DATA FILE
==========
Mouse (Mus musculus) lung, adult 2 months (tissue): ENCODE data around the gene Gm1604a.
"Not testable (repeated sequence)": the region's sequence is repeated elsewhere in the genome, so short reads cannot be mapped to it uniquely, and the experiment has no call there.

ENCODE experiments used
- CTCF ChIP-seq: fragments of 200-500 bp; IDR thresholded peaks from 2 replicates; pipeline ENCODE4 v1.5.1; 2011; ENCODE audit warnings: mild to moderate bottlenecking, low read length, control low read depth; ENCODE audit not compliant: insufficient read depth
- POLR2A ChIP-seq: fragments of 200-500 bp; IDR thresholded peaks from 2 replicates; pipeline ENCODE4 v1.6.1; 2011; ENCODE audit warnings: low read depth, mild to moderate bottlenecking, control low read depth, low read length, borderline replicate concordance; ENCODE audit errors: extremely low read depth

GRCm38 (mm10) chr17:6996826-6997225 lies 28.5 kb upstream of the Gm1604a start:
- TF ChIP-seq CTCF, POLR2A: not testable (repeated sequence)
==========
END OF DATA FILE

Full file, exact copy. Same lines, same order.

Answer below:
Mouse (Mus musculus) lung, adult 2 months (tissue): ENCODE data around the gene Gm1604a.
"Not testable (repeated sequence)": the region's sequence is repeated elsewhere in the genome, so short reads cannot be mapped to it uniquely, and the experiment has no call there.

ENCODE experiments used
- CTCF ChIP-seq: fragments of 200-500 bp; IDR thresholded peaks from 2 replicates; pipeline ENCODE4 v1.5.1; 2011; ENCODE audit warnings: mild to moderate bottlenecking, low read length, control low read depth; ENCODE audit not compliant: insufficient read depth
- POLR2A ChIP-seq: fragments of 200-500 bp; IDR thresholded peaks from 2 replicates; pipeline ENCODE4 v1.6.1; 2011; ENCODE audit warnings: low read depth, mild to moderate bottlenecking, control low read depth, low read length, borderline replicate concordance; ENCODE audit errors: extremely low read depth

GRCm38 (mm10) chr17:6996826-6997225 lies 28.5 kb upstream of the Gm1604a start:
- TF ChIP-seq CTCF, POLR2A: not testable (repeated sequence)